Franken now gets Johnson to advocate for using schools to treat mental health issues. It’s interesting that when challenged by pro-gun Senators on specific gun violence issues – the topic of today’s hearing – he claims that he wasn’t brought there to discuss it. Yet, when asked by anti-gun Senators to elaborate about education and mental health diagnosis issues, he’s totally on board with it.

Johnson says that cosmetic features aren’t actually cosmetic. They are meant to make guns “ruggedized” to make it more useful in defense against criminals. And people shouldn’t be able to defend themselves the same way.

Johnson says that spray firing rifles from the hip can be done with optics that cost lots of money, so all of the features should be banned for civilians.

Orrin Hatch is now up, and he asks LaPierre about ideas for reducing gun violence. LaPierre goes for a little class warfare by emphasizing that elites choose to be protected by the guns they want to ban for private citizens who can’t afford expensive bodyguards.

Hatch is now asking Kopel about his WSJ article from December and the connection between mass shootings & gun regulations.

Chris Coons is now up. He is also arguing against the number of prosecutions that hurts the administration. He thanks Joe Biden.

Mark Kelly says that he believes in the Second Amendment because he flew planes. He also uses his knowledge of flying to give a reasoned argument on Constitutional grounds of the gun/magazine bans. (That’s sarcasm. He says that he personally believes the gun control proposals are Constitutional, and his defense is his experience flying over the Middle East.)

Johnson, who previously told the Senate Committee that non-enforcement of laws wasn’t a problem, now tells Coons that enforcement is “absolutely essential” to keeping people safe.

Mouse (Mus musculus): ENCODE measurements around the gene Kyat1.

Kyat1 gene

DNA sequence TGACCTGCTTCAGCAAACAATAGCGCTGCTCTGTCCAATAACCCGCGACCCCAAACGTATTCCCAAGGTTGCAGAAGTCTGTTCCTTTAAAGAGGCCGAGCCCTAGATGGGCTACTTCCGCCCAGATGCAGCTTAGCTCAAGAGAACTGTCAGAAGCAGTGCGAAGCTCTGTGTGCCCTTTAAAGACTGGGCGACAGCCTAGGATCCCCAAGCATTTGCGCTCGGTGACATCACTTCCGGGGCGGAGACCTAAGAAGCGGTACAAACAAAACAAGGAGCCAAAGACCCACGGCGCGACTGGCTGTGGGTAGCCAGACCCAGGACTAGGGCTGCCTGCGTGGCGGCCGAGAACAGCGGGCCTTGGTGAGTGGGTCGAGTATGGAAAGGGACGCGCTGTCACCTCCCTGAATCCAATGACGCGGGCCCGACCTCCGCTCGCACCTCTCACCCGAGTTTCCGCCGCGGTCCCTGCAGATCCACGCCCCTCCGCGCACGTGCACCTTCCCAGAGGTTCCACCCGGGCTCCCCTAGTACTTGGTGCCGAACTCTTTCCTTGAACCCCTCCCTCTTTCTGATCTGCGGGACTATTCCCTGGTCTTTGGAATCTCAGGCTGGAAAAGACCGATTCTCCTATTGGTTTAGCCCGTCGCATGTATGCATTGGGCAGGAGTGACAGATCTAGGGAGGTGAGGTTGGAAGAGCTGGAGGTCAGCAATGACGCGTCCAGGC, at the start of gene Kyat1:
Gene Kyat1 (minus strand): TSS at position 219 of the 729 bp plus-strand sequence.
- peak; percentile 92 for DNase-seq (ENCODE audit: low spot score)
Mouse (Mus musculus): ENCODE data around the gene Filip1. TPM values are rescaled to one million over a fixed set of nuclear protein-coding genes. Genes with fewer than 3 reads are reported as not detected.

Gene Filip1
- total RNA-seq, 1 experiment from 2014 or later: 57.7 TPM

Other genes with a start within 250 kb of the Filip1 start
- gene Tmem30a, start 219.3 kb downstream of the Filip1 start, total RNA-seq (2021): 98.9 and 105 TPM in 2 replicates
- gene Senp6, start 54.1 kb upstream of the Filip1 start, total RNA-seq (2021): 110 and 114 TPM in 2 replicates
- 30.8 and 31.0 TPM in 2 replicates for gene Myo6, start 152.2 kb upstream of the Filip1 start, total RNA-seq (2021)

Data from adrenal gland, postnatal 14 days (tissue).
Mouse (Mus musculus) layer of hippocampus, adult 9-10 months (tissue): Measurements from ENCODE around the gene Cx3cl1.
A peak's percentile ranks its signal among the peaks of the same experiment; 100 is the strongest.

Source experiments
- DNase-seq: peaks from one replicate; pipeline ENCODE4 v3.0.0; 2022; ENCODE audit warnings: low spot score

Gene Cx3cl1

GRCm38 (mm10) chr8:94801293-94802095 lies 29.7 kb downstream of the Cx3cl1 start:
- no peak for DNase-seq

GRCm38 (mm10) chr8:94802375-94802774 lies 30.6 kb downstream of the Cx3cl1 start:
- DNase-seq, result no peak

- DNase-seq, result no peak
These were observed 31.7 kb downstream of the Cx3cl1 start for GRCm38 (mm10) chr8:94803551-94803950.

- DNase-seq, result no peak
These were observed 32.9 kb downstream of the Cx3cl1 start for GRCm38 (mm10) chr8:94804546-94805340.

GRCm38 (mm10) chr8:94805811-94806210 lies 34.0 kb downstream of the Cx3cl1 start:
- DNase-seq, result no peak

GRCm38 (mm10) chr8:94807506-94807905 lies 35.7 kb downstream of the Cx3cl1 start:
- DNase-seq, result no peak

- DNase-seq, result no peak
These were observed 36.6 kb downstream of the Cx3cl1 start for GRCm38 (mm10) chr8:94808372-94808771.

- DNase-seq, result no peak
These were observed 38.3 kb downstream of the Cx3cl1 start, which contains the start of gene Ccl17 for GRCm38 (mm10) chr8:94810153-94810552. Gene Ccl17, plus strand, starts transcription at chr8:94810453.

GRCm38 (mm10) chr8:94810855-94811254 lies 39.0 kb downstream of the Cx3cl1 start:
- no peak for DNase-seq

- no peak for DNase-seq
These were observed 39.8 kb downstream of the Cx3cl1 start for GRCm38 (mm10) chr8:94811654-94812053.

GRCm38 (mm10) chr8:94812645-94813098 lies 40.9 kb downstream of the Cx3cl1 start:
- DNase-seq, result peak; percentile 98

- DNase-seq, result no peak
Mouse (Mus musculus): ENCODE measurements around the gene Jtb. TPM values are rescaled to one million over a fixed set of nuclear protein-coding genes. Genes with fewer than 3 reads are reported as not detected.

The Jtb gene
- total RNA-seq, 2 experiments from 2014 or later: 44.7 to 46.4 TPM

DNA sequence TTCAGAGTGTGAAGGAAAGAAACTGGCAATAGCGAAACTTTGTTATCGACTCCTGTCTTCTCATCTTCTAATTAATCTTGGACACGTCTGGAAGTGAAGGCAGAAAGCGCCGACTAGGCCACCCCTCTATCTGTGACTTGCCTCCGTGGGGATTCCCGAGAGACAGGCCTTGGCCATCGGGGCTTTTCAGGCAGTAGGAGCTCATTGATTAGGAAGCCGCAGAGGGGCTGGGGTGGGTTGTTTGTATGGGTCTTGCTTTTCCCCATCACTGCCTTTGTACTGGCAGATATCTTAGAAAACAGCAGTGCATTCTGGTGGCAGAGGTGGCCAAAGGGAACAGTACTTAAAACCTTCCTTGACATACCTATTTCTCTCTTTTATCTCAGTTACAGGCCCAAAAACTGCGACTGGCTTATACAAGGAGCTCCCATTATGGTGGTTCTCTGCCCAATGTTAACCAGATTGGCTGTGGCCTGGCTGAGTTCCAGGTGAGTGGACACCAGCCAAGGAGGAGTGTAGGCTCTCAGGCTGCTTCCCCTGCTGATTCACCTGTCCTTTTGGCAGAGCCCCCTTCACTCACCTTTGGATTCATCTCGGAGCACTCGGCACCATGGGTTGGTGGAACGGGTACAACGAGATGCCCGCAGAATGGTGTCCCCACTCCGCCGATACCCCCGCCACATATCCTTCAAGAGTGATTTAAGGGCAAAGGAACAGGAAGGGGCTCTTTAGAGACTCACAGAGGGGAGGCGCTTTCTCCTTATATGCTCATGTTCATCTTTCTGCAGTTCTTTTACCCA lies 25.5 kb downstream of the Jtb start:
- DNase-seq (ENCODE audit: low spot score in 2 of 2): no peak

Jeff Flake is now up. DEAR LORD, I love him. He said he may not take his entire time. I would love to hug him for that.

Mark Kelly admits that he doesn’t know why states aren’t submitting mental health data to NICS.

Richard Blumenthal is now up. He claims that there’s bipartisan common ground on gun control.

Blumenthal asks LaPierre to endorse the “Sandy Hook Promise” that asks for support to non-specific “common sense” policies to oppose violence. It’s rather obnoxious, even for political grandstanding.

LaPierre challenges the Obama administration to increasing the federal prosecutions of gun laws under questioning, and Blumenthal promptly moves on.

Kelly cites the shooting in Phoenix that just happened as part of his call to support background checks, even though he then had to add that he doesn’t actually know any details about the shooting or how the person got the gun.

Ted Cruz is allowed one more question. He questions Johnson on his claims that more gun control reduces crime. He points out that the crime rates of urban areas in Texas are a fraction of Johnson’s Baltimore and the crime rate of DC under their gun ban.

Johnson rambles, saying that the reason why the Texas numbers are low is because of hospitals. Johnson says that the anti-gun states can easily blame their crime on other states that allow gun ownership.

I’ve lost the feed, and we’re apparently to the last Senator. Hang on…

Mazie Hirono from Hawaii is up. She says she respects hunters of Hawaii.

She says that she appreciates Kelly giving them cover with his statement that no solution will actually solve crime and mass shootings. That means they can pass gun control and not be held accountable when it doesn’t do what they claim it will do.

Hirono asks Kelly to speak about mental health issues, but he talks about gun shows instead. He does make reference to compelling states to share mental health data with NICS, but he isn’t actually willing to answer the issue of the previous attempts to make states share data.

Hirono asks Kelly if he will endorse spending more money to hire psychologists for every school. He endorses the idea, and says that his new Brady Campaign competitor will push for it.

Hirono turns to Johnson to talk about the issues of bullying in schools. She says that a school in Hawaii had to close due to fights. He says that bullying was a factor in both school shootings in his jurisdiction, and he endorses more money for cops.

Leahy says that the Second Amendment doesn’t include so-called “weapons of war.”

Leahy now says that he wants a bill mark up next month with a floor vote next month. He also says there will be other hearings with other voices.

And, at nearly 4 hours long, it’s over.

37 thoughts on “The Senate Hearing on Gun Control”